The Debate Over Warren’s Tax on Investments and Medicare for All

Democratic presidential contender garners criticism that her plan is an indirect tax on the middle class.

Democratic presidential candidate Elizabeth Warren released her vision for funding the Medicare-for-All plan, and without surprise, it includes tough taxes on the wealthiest individuals and companies in the country. However, it added one surprise: a transaction fee for financial securities that could have a consequence on the middle class.

Warren is proposing a 10-basis point tax on the sale of bonds, stocks, and derivatives to raise approximately $800 billion over the next 10 years—part of her effort to foot the total $13.5 trillion-$34 trillion bill for providing insurance to every American. The American Retirement Association (ARA) was quick to point out that the tax would have a substantial impact on 401(k)s, IRAs, and pension plans of middle-class Americans.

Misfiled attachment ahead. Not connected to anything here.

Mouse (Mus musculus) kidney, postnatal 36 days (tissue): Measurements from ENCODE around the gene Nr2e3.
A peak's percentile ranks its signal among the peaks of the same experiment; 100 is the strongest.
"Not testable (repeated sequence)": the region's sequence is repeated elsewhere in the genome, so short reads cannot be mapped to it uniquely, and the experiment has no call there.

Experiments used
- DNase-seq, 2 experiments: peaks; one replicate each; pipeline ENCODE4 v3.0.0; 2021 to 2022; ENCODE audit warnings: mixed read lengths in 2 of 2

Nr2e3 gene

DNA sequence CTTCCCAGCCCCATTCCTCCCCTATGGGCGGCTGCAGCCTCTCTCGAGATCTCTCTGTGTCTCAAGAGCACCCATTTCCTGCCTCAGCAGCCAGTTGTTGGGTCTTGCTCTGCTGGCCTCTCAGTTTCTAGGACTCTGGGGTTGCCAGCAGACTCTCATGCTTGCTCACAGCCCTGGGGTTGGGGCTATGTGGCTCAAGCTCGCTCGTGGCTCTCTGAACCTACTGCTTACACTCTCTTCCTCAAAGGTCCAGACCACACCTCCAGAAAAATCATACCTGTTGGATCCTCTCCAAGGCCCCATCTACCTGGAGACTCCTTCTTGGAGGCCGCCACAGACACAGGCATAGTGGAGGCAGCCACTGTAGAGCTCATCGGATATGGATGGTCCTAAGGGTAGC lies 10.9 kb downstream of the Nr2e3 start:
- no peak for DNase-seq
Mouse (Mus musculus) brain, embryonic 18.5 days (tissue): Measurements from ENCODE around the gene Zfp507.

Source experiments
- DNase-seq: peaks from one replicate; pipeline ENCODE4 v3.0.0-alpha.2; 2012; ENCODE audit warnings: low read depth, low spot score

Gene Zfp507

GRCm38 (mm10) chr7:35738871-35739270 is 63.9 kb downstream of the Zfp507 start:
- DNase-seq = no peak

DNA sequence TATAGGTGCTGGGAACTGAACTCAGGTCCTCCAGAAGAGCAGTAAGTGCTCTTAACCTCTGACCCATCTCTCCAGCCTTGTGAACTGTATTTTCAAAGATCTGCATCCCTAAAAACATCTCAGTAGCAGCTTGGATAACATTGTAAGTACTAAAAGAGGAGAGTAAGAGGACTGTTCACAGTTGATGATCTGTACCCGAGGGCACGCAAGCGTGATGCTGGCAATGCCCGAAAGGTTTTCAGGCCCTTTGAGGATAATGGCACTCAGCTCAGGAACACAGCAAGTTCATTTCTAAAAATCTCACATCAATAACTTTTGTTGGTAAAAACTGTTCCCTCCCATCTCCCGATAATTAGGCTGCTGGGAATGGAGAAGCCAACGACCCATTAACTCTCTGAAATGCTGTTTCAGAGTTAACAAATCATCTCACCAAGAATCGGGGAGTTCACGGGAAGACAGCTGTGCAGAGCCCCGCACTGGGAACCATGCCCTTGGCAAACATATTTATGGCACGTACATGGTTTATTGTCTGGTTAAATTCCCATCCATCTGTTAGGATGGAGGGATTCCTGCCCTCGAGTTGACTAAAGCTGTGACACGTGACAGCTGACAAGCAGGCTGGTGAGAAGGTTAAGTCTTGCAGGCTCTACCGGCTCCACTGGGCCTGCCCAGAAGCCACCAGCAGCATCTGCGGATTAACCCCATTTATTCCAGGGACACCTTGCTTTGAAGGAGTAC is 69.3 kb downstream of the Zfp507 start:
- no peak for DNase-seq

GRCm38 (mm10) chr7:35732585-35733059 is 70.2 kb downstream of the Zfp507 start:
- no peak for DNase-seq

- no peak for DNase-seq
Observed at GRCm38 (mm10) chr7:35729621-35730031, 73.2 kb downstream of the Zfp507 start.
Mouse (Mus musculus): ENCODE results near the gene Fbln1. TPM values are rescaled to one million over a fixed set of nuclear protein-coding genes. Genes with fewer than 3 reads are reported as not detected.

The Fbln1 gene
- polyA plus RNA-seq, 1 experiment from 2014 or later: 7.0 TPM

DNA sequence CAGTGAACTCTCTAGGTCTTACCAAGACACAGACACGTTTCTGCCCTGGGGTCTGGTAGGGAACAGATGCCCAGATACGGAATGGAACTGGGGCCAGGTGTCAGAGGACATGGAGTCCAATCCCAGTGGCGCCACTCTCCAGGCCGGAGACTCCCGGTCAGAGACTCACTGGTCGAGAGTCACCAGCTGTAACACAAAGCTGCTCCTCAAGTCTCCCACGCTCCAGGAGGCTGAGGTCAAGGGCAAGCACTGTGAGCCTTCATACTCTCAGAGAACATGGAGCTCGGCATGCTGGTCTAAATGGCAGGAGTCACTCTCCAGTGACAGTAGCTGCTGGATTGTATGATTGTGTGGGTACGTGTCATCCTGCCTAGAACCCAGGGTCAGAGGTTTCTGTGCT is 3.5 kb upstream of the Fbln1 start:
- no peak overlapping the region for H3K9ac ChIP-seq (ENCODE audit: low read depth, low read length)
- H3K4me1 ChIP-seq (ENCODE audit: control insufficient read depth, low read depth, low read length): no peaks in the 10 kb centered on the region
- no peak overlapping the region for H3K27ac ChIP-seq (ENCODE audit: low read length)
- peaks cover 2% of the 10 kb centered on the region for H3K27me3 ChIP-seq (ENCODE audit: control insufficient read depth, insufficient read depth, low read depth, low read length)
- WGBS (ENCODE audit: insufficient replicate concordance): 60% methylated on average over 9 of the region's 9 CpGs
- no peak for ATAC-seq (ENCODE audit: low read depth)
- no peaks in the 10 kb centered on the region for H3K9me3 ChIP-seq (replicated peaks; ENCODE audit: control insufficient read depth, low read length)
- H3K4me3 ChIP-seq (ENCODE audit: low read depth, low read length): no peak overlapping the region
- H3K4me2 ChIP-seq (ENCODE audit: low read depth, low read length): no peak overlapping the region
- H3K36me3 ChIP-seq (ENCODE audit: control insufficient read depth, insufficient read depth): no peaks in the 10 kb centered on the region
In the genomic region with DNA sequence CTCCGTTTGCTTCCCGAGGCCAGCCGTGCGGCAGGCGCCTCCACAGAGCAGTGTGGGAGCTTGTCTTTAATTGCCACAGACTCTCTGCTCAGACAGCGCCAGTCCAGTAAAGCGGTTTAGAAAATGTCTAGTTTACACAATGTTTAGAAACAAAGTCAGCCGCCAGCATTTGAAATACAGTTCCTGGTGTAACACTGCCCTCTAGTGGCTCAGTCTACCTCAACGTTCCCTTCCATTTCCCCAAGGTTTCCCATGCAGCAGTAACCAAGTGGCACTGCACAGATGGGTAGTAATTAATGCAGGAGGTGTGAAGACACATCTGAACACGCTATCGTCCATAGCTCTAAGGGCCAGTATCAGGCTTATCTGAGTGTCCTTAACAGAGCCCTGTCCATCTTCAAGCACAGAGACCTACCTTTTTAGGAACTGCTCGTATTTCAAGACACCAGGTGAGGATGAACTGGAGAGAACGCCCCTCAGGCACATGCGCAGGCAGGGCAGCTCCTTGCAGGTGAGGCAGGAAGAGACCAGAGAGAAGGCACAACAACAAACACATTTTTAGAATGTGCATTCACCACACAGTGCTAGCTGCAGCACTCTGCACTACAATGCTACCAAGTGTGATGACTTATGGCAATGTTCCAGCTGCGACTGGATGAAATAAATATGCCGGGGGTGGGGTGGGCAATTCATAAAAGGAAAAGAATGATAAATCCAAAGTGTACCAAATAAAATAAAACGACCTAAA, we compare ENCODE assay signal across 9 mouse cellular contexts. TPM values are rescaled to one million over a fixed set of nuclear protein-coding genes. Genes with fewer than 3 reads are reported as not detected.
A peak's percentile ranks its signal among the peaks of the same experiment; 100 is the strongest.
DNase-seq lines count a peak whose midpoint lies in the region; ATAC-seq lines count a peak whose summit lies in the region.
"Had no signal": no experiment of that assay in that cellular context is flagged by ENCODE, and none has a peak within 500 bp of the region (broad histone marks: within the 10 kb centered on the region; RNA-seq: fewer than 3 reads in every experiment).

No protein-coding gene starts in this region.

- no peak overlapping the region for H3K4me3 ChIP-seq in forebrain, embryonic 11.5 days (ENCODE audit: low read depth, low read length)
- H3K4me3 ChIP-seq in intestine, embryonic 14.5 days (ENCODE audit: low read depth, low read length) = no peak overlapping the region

If enacted, the ARA asserts that “American workers will have to work 2.5 years longer to make up for the lost retirement savings due to this new tax,” in a statement responding to the plan. The organization also claims that the tax would siphon off $64,200 over a 40-year lifetime savings in 401(k)s and IRAs.

Warren joins Sens. Kamala Harris and Bernie Sanders in pitching fees on financial securities transactions to fund their respective Medicare-for-All plans.

Warren also proposed a systemic “annual [risk] fee that would be imposed on bank holding companies and nonbank financial companies…of 0.15% of firms’ covered liabilities defined primarily as total liabilities less deposits insured by the FDIC.”

That measure would be expected to generate approximately $100 billion between 2020-2029.

Warren also plans to repeal the Tax Cuts and Jobs Act of 2017, which would contribute $2.9 trillion in revenue in the next decade. She also wants to impose additional taxes on the highest 1% of income for individuals to raise a total of $3 trillion over the next decade. These, among other sources of revenue, are expected to provide a total of $20.5 trillion in federal funding for Medical for All between 2020 and 2029, “without imposing any new taxes on middle-class families,” Warren’s organization said in a statement.

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